7. When students have completed their research, allow another class period to write their letters, or assign as homework. 8. Have students exchange letters. After they have read the letters, ask them to share something new or interesting they learned about the life of a Roman soldier.

Evaluation Use the following three-point rubric to evaluate students’ work during this lesson. 3 points: Students recalled several key details about the Roman empire, its army, and Vindolanda; participated actively in class discussions; showed thorough research on Vindolanda and life in the Roman army; wrote a thoughtful, comprehensive letter with several details; and clearly and accurately shared more than one detail from another letter. 2 points: Students recalled some key details about the Roman empire, its army, and Vindolanda; participated somewhat in class discussions; showed satisfactory research on Vindolanda and life in the Roman army; wrote a satisfactory letter with some details; and shared one detail from another letter with the class. 1 point: Students recalled few or no key details about the Roman empire, its army, and Vindolanda; did not participate in class discussions; showed little research about Vindolanda and life in the Roman army; and wrote an incomplete letter with few or no details.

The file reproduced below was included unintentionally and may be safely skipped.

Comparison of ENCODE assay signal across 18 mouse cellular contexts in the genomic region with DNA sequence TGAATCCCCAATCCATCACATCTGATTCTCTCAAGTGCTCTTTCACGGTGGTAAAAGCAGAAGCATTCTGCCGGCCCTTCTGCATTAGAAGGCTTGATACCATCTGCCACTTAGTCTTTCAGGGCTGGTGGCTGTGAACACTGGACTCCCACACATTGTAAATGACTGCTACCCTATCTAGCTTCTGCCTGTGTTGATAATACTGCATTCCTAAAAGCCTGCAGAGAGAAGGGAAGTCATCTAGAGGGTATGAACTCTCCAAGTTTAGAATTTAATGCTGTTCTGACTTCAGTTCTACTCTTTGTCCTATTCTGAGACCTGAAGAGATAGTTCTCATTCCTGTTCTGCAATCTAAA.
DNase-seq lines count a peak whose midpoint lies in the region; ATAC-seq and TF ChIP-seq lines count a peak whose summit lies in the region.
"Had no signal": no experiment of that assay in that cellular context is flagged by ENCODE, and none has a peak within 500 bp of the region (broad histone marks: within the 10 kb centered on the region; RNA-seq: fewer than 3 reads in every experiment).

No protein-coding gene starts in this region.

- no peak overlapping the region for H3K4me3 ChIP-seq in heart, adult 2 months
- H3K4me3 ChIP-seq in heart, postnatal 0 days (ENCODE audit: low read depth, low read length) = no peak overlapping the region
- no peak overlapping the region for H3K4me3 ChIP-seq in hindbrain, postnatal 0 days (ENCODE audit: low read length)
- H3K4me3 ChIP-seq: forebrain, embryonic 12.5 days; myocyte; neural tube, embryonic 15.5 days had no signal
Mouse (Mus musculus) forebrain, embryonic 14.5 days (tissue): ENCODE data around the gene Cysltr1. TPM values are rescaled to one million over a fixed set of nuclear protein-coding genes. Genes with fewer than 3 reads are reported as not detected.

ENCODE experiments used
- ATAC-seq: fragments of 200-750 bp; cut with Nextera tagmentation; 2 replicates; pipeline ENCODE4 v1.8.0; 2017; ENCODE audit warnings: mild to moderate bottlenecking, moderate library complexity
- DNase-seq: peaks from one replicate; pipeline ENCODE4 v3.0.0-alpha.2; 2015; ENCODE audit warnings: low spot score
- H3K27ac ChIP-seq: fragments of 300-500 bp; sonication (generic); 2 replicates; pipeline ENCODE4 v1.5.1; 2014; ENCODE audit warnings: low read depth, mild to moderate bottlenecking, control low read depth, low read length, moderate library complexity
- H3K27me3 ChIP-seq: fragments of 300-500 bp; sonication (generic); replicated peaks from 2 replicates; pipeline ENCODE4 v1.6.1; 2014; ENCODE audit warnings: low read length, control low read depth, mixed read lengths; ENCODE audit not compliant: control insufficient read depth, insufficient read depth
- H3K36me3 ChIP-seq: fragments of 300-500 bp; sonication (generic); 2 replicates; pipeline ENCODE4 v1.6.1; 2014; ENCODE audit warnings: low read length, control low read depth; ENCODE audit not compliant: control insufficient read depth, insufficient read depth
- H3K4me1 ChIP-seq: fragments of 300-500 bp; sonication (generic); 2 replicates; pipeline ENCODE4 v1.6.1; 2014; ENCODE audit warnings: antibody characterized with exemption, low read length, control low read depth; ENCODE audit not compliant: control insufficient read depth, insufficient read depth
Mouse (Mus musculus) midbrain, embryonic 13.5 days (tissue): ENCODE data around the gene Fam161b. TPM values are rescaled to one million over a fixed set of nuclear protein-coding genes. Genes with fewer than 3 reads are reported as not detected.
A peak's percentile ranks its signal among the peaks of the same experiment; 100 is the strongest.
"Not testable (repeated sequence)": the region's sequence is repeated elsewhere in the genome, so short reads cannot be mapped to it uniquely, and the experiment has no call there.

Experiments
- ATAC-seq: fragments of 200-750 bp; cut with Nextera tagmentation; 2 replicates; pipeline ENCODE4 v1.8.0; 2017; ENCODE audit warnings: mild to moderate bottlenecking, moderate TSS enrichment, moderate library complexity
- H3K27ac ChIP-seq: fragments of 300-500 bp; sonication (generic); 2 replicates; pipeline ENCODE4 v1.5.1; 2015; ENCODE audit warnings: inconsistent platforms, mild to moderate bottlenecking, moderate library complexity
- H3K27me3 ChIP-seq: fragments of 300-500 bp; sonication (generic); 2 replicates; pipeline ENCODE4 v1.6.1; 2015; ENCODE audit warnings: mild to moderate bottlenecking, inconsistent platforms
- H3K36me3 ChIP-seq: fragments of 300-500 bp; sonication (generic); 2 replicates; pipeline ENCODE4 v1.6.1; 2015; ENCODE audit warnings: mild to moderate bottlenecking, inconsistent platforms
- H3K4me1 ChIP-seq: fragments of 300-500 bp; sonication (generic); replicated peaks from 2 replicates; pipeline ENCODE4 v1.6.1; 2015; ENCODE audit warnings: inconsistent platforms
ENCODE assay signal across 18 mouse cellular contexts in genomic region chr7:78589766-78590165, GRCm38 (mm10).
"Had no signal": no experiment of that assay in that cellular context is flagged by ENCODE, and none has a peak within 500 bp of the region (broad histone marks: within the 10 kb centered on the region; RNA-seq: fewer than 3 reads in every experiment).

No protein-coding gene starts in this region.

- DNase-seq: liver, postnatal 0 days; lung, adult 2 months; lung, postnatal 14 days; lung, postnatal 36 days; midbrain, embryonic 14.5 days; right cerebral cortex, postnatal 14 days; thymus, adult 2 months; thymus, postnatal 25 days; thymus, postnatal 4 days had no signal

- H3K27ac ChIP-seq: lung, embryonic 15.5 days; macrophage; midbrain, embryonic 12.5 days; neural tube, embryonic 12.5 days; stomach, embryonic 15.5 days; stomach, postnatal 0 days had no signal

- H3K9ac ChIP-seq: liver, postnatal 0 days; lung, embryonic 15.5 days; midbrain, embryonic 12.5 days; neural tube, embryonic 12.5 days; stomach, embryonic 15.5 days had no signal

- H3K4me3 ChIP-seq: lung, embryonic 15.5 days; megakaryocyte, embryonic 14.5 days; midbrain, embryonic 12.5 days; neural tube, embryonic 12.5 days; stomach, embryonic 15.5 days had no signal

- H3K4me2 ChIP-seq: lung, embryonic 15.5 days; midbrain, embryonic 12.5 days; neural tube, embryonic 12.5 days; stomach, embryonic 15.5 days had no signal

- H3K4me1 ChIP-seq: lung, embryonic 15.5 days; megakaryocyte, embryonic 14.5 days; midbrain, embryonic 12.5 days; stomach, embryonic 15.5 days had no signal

Extensions For “The Rise of Ancient Rome” segment: Review facts about Rome and its growth as an empire. Describe the republic that began in 509 B.C. Ask students these questions: Who was Julius Caesar? How did he rise to power? What were some of his accomplishments? What happened to him? Then discuss Augustus, the first official emperor of Rome, and subsequent emperors. Finally, have students research major achievements and influences of the Roman Empire, which include aqueducts, an extensive road system, bridges, style of